I hollered at her, I clapped my hands, I used my deep voice. I watched as she kept going. I finally got down to the lake and she was bounding down the shore, sniffing and following scents that only dogs can smell. She would occasionally stop, turn around and glance at me, but her instincts had taken over and she was on her own mission.

I tried to be upset with her, but, I couldn’t. She was having too much fun. She didn’t wander too far, as rocks blocked her path and she couldn’t jump over them. Reluctantly, she turned around and headed back. I told her to go to the house and without slowing down she bound up the steps (there are 65 steps leading down to the lake). Winston was beside me and I told him to head to the house. He lingered beside me, making certain I followed them.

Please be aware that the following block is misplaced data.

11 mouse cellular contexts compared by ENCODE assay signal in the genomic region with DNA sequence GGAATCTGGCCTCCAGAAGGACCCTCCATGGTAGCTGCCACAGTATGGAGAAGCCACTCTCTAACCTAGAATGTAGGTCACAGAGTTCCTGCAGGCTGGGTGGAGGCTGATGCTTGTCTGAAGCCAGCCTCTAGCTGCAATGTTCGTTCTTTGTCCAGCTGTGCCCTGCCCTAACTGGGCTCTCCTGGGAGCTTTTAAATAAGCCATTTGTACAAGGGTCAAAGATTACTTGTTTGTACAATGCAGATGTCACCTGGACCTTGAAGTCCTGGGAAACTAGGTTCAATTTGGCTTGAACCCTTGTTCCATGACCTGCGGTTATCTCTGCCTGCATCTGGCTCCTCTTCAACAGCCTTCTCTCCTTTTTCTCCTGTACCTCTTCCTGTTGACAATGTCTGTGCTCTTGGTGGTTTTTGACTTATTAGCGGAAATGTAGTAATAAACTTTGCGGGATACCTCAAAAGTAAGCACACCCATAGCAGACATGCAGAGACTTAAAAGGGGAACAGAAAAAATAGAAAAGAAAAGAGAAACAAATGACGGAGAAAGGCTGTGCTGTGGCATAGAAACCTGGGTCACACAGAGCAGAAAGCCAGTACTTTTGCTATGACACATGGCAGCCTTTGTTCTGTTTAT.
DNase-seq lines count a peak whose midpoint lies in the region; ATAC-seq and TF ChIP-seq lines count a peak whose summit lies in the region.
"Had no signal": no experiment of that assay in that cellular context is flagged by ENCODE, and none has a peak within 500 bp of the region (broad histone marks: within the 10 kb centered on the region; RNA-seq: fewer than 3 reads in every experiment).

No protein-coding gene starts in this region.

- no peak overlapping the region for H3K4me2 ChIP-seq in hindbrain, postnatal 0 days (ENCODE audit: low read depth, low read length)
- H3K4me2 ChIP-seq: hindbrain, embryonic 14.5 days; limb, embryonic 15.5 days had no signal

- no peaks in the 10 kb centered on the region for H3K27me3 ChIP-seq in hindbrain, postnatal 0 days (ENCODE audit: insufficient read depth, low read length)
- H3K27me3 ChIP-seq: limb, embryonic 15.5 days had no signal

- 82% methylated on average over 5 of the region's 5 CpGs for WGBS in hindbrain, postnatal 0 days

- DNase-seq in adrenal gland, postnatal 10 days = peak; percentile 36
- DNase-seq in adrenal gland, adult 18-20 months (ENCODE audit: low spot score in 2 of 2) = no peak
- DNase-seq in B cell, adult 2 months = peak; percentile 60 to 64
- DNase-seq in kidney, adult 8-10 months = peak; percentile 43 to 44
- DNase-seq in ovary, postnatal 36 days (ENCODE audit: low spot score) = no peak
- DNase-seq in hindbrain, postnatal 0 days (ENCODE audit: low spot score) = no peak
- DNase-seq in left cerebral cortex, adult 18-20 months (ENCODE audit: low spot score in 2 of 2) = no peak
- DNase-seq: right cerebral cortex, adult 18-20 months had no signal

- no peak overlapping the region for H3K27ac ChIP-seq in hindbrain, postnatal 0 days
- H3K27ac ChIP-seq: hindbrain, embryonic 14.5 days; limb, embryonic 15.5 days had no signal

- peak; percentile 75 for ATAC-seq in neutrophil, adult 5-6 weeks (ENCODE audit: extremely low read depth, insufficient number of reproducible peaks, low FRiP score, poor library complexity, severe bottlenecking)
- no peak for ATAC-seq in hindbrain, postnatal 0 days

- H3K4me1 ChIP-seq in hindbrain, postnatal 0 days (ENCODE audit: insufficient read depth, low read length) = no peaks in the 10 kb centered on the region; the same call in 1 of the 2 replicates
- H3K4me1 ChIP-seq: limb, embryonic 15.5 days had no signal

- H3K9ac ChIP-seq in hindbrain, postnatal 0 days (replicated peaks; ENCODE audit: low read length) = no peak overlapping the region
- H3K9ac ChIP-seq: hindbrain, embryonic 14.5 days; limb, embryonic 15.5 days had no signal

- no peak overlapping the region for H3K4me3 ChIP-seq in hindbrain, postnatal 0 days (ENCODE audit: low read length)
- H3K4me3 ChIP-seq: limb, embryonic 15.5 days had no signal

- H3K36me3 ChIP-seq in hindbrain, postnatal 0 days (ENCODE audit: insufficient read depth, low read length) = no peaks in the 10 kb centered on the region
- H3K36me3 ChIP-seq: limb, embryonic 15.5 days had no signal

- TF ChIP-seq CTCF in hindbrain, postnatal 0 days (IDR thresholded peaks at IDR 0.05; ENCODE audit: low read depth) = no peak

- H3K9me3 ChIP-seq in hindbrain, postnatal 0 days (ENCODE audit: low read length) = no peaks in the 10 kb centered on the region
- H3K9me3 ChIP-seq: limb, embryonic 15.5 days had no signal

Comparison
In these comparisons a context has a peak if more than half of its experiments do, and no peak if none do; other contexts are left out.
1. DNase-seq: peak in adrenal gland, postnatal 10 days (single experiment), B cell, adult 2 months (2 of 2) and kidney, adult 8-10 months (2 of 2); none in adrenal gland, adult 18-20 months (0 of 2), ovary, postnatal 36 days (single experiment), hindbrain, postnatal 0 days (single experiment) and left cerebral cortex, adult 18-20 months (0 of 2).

Clementine after her jaunt

Clementine often reminds me of joy. She takes advantage to leap around and enjoy her freedom. She relishes a good run. She makes the most of moments to explore her surroundings. Her mixed breed is a combination of dogs who hunt, explore and run. She does what she was made to do.

“He makes me as surefooted as a deer, enabling me to stand on mountain heights.” Psalm 18:33 (NLT) I pray that I, too, can be like Clementine. Relishing each moment, exploring the possibilities, and feeling the freshness of each day with delight.


As a little girl I thought I would like to teach. Actually, I wanted to be a nun for many years . Obviously, that didn’t happen. Instead, I married a sailor and roamed around the world.